tissues in depth with high resolution has lead to applications in many fields of medicine, with a large potential for
surgical guidance. One of the technological challenges impairing faster adoption of OCT is the relative complexity of the
corresponding optical instrumentation, which translates into expensive and bulky setups. In this paper a compact fast-scanning
optical delay line based on the thermo-optical effect of silicon is studied. Although this effect has been applied
to other optical components, the necessary frequency behaviour together with the relatively large scanning range
required are unique to the application. Cycling speeds of over 1kHz and ranges of more than 1mm are needed for video-rate
acquisition of relevant tissue volumes. A structure is proposed to meet these specifications. A bulk micro machined
freestanding waveguide is connected to the substrate by means of evenly spaced support beams. It is shown by means of
the Finite Element Method that the geometrical parameters of the beams modulate the thermal behaviour of the
waveguide. A linear trade-off between maximum working frequency and power dissipation for any given waveguide size
and required scanning range has been found. Our results show that the proposed implementation of a fast-scanning delay
line can match the requirements of Time Domain Optical Coherence Tomography.
Light transport in trabecular bone is not well understood despite its clinical interest. Recent experimental studies on optical bone biopsy are lacking models that relate their measurements to the underlying morphology and thus to tissue condition. Laser surgery can also benefit from a better understanding of energy distribution in cancellous bone. A Monte Carlo (MC) simulation environment, able to efficiently compute complex geometries and account for refraction and reflection on tissue boundaries has been developed to provide the missing insight. The geometry description is based on a 3D triangle mesh organised in a bounding-volume hierarchy. This efficient structure allows a fast photon-surface intersection test, ensuring a sufficient number of photon paths and thus a good signal-to-noise ratio. The simulation program has been validated against well-known problems of refractive optics and turbid media. This new tool has been applied to a set of numerical phantoms indicating that morphology may have a fundamental impact on long-range light transport. The simulation environment has also been used on high-resolution models of trabecular bone, based on micro-CT scans. Calculation of time resolved signals in transmission and reflectance geometries has been demonstrated, paving the way to numerical evaluation of new minimally invasive diagnostic techniques, and offering a link to evaluation of Optical Coherence Tomography (OCT) in complex heterogeneous geometries. Preliminary experimental results in support of the mentioned effects are presented.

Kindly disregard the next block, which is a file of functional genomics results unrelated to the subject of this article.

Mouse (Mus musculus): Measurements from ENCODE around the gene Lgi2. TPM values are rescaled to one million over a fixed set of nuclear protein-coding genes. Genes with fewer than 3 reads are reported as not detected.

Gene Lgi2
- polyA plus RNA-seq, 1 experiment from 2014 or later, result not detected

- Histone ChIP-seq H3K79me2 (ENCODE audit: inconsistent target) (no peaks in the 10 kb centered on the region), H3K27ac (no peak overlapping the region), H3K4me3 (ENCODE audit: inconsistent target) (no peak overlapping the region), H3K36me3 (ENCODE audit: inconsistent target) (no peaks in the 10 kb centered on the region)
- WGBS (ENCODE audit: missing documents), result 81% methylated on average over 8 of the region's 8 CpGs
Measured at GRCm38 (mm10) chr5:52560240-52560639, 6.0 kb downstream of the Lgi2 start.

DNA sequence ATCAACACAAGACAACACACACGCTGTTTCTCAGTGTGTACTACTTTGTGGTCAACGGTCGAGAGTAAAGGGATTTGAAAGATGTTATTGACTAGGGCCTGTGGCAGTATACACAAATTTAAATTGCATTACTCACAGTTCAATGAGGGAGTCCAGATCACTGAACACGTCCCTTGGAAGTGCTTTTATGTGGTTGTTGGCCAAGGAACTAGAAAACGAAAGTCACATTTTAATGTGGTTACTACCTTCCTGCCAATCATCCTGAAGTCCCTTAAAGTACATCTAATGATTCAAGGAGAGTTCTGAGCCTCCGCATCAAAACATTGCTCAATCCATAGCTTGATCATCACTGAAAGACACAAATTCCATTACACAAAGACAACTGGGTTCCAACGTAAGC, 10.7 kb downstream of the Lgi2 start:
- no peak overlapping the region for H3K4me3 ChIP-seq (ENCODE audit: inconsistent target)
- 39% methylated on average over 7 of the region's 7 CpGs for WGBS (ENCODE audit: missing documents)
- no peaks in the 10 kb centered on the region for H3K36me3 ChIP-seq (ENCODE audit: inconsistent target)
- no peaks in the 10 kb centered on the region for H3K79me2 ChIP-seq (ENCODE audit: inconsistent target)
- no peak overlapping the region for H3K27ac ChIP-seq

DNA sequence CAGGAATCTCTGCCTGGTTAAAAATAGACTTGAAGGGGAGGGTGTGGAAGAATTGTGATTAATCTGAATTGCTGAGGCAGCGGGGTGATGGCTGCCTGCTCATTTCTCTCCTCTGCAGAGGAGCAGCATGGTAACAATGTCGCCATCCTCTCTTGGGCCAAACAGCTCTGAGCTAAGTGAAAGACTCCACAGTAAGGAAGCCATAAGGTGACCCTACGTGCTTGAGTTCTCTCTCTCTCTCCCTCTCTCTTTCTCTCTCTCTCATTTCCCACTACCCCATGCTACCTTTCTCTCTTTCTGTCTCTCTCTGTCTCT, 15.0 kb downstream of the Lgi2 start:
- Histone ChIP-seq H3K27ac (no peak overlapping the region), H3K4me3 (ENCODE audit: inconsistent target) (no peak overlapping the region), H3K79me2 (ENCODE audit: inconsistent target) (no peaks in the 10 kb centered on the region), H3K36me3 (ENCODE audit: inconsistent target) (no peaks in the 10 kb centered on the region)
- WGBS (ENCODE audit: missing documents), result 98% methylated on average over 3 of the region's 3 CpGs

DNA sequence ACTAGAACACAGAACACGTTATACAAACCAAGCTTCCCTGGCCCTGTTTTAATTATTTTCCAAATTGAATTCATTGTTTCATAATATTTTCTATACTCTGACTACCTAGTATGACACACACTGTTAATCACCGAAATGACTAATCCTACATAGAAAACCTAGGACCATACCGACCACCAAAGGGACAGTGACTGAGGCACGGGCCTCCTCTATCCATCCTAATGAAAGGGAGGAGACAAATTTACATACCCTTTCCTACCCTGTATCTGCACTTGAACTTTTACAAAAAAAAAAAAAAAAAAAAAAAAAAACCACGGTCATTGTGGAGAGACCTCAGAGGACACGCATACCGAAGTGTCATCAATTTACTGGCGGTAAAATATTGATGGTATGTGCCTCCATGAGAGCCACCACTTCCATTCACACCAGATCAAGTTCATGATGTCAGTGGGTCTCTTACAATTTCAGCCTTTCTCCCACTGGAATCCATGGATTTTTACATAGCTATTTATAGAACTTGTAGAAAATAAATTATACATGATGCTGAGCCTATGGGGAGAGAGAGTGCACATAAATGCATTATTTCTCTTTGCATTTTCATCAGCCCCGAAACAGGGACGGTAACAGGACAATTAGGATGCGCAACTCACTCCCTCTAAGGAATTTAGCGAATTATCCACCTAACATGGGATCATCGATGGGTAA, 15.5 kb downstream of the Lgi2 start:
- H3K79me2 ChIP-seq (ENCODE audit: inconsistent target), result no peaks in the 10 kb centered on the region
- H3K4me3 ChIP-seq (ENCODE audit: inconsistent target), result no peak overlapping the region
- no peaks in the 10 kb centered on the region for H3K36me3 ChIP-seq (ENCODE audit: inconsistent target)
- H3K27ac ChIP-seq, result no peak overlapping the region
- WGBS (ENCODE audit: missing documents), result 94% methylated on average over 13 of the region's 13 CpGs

A low temperature high quality gate dielectric process for bottom gate organic thin film transistors (OTFT) is introduced which is compatible to plastic substrates. The Al<sub>2</sub>O<sub>3 </sub>dielectric is grown from the aluminum gate electrode by anodic oxidation at room temperature and exhibits an exceptionally good electrical performance even for thin layers of 50nm. Finding an electrolyte which significantly reduces dielectric charges was instrumental for the desired OTFT application. The electrolyte and substrate dependent behaviour was characterized and compared to different dielectrics to point out the advantages of anodic oxidized aluminum. The characteristics of pentacene bottom contact OTFTs realized with anodized Al<sub>2</sub>O<sub>3</sub> gate dielectric on glass and plastic substrates are presented.